ILLUSTRIOUS ILLUSTRATOR: RENE GRUAU



 


The name of René Gruau has been synonymous with fashion, beauty and advertisements since the 1940s and beyond, and its recipient famous for some of the most iconic and enduring illustrations of the 20th C.

A-Gent of Style was in France last week and was flicking through old fashion magazines until he came across an advert for Guerlain’s Eau Sauvage by Gruau and was amused by its, ahem, cheekiness (you’ll immediately see what I mean when you scroll down the retrospective later on). This prompted A-Gent to look further into the world of the illustrious illustrator.





The famed artist, born in Italy but raised in France, is particularly associated with the house of Dior and its 1950’s ‘New Look’ and probably most remembered for his sublime depictions of fashions from the ‘Golden Age’ of haute couture through his collaborations with Dior and other fashion houses like Schiaparelli, Fath, Balenciaga, Chanel, Balmain and Givenchy, music-halls such as Le Moulin Rouge and Le Lido ( Gruau was influenced by Belle Époque artist Toulouse-Lautrec) and his colorful and vivacious portrayals of women in fashion magazines like Elle, Marie-Claire, Harper’s Bazaar, Vogue and Flair.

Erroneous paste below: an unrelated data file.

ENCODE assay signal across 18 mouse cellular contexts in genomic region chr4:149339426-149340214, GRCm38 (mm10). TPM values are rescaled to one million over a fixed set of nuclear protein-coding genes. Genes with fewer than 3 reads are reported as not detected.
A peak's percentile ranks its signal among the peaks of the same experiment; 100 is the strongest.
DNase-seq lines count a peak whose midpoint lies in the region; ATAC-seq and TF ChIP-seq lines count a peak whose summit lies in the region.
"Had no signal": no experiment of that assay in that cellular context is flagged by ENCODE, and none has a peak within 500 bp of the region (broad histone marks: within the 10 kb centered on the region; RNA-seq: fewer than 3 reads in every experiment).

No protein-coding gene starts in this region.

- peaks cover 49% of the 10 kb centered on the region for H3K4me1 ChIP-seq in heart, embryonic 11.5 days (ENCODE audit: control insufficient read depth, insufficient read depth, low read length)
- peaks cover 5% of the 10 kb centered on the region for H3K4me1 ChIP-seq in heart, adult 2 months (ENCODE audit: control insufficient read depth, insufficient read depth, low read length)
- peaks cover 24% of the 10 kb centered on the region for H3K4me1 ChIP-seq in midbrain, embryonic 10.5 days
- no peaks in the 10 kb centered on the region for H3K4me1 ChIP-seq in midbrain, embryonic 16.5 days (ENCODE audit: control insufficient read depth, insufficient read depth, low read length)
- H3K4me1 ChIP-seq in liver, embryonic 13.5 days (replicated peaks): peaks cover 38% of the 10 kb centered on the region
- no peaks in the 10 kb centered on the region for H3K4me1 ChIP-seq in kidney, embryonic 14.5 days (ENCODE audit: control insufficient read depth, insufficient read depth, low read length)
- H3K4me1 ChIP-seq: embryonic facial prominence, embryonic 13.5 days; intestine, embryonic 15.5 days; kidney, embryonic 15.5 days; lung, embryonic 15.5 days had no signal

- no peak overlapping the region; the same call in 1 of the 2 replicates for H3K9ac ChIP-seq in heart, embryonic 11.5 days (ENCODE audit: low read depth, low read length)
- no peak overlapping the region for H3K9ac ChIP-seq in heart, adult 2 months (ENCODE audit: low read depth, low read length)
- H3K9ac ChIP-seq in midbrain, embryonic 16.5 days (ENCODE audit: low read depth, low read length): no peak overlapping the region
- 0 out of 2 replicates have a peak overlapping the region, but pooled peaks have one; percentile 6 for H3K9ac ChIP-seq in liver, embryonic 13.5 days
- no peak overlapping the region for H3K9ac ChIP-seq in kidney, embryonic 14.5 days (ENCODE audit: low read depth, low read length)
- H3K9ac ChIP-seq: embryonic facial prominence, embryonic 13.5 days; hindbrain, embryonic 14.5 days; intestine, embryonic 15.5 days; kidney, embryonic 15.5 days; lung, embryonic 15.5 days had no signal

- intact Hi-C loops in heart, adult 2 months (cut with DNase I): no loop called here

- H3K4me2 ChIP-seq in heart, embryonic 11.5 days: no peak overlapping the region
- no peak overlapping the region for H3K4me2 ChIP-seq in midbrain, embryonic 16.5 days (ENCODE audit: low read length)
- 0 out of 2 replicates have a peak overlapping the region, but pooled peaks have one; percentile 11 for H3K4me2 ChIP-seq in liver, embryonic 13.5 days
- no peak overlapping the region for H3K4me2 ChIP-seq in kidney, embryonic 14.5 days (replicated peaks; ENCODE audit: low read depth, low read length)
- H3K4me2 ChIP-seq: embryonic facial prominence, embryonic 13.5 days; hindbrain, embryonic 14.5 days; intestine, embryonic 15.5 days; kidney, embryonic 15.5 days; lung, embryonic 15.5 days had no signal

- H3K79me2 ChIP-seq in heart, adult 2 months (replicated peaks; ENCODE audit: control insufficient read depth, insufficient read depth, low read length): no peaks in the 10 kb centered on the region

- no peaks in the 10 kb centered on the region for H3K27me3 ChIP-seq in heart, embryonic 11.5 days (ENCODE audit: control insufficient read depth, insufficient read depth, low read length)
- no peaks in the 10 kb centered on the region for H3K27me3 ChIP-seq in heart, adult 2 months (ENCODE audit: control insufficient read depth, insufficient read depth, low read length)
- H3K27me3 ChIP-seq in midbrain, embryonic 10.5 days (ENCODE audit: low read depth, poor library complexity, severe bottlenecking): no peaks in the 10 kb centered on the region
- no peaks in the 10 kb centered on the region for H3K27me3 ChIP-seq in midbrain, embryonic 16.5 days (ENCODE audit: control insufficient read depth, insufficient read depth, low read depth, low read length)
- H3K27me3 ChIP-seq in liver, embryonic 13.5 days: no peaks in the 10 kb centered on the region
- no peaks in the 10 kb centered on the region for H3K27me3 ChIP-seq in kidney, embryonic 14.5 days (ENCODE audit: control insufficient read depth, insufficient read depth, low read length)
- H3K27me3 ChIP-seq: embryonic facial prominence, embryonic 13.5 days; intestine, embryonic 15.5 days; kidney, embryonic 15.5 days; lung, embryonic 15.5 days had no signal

But Gruau also revolutionized the concept of masculinity and the imagery of the modern man and this is what A-Gent of Style would like to focus on today.

His advertising campaigns either captured elegant, debonair gentlemen for magazines like Club and Sir: Men’s International Fashion Journal or the carefree everyday through a bold color palette (he very often used the sacrosanct trilogy of black, white and red or orange), relaxed lines, slim silhouettes and a touch of humour depicting the modern casual, confident man with humour and sex appeal . Some of his images of partial male nudity were considered shocking even revolutionary at the time, like for instance the 1966 adverts for Guerlain’s Eau Sauvage after-shave featuring a man in various states of undress. Oh la la.